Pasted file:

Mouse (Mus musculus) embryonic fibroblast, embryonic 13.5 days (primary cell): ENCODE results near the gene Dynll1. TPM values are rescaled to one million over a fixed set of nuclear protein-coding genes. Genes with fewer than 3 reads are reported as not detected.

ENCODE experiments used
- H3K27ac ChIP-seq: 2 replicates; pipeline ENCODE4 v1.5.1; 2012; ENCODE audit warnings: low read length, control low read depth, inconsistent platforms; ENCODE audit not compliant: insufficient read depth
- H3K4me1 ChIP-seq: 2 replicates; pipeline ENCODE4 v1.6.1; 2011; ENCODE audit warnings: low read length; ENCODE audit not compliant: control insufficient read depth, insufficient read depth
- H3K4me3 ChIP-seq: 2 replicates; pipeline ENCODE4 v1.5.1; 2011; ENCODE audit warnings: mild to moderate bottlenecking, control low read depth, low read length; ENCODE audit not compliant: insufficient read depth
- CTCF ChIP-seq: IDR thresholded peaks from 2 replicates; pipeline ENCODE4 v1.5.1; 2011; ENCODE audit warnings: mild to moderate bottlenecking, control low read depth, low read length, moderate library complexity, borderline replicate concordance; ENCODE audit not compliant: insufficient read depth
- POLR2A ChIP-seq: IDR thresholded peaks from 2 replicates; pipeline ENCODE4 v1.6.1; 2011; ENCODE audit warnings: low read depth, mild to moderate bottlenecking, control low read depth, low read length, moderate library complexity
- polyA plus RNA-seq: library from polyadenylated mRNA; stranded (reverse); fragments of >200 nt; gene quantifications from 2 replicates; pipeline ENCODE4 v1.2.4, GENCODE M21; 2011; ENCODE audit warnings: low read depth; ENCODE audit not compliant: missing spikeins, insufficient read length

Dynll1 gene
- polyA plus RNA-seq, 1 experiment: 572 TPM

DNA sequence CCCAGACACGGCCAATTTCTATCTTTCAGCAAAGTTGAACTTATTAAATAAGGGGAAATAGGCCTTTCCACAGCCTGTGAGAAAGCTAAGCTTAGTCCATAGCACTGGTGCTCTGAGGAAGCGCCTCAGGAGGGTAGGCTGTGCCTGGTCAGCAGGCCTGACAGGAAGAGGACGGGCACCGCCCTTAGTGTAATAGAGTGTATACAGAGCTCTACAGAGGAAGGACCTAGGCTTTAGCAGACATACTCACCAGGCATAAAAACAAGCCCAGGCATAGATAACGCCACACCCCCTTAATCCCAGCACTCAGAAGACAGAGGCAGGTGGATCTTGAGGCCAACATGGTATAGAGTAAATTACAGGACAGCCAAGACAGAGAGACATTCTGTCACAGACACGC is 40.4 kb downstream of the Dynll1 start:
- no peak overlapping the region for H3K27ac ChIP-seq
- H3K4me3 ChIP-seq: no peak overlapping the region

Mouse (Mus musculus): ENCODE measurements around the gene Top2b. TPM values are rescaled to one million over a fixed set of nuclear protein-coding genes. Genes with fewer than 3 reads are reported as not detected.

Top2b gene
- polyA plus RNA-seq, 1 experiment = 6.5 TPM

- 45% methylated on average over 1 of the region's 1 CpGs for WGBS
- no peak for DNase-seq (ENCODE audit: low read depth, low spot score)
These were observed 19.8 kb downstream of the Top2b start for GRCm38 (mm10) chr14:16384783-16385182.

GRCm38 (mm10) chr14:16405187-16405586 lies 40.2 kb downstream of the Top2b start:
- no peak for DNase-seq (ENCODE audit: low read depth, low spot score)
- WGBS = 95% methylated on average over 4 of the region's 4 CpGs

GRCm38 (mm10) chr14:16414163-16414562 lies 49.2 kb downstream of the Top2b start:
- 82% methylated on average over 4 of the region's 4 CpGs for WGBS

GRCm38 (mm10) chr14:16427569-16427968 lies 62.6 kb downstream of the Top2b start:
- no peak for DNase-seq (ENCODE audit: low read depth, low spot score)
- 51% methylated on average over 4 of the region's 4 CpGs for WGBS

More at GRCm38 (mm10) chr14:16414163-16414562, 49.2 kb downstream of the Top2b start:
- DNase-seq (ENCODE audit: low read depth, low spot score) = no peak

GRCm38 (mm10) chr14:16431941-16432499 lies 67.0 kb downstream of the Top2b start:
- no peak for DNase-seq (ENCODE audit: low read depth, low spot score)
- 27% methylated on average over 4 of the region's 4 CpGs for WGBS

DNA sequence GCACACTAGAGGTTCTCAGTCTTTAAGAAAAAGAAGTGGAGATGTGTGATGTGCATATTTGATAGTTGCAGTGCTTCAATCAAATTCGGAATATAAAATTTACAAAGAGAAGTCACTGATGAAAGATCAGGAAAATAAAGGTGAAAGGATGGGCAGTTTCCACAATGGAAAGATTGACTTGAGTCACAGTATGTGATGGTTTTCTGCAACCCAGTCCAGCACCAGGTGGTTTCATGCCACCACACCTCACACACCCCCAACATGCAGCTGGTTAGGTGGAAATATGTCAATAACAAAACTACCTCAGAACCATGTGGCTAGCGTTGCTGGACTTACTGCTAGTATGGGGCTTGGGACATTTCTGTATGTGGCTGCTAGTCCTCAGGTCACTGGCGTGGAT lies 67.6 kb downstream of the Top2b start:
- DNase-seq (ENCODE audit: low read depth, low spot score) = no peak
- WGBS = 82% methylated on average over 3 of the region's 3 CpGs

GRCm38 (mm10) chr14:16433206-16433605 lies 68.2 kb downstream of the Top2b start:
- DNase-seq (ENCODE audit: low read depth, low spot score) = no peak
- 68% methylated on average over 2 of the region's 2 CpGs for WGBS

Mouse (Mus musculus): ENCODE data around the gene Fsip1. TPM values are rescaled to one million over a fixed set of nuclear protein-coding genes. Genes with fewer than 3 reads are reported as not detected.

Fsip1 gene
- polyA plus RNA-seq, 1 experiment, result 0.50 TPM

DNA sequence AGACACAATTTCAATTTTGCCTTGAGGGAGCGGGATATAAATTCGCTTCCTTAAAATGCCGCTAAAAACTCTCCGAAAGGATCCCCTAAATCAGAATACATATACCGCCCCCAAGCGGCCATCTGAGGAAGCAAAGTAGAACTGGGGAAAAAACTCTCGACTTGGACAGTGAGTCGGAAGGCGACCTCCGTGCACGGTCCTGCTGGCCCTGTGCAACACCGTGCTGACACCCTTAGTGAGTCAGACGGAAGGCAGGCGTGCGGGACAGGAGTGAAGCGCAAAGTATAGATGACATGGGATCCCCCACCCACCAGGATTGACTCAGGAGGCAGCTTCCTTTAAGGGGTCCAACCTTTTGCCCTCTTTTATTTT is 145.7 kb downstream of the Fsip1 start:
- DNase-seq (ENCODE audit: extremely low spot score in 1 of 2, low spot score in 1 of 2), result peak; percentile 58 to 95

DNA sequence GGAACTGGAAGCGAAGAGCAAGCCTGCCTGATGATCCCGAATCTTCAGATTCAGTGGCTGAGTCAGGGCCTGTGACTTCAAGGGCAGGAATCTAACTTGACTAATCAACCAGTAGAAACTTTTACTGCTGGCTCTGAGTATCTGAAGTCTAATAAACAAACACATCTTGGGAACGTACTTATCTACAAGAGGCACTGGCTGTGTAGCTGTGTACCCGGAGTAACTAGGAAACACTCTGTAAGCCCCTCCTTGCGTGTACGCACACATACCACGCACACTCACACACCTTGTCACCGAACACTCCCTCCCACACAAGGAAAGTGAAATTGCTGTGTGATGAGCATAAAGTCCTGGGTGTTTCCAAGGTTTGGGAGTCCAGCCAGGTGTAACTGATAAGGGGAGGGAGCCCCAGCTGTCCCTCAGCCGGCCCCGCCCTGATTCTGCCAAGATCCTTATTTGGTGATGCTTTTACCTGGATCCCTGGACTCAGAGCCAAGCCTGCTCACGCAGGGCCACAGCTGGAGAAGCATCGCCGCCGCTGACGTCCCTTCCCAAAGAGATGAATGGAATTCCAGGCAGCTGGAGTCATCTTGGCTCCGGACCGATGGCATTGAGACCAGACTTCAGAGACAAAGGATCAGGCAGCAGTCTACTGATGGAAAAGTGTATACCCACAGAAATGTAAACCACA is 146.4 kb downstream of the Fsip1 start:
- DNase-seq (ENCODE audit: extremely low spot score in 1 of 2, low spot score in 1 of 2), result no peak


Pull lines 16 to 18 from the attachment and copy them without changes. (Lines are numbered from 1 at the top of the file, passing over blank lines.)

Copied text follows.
- polyA plus RNA-seq, 1 experiment = 6.5 TPM

- 45% methylated on average over 1 of the region's 1 CpGs for WGBS
- no peak for DNase-seq (ENCODE audit: low read depth, low spot score)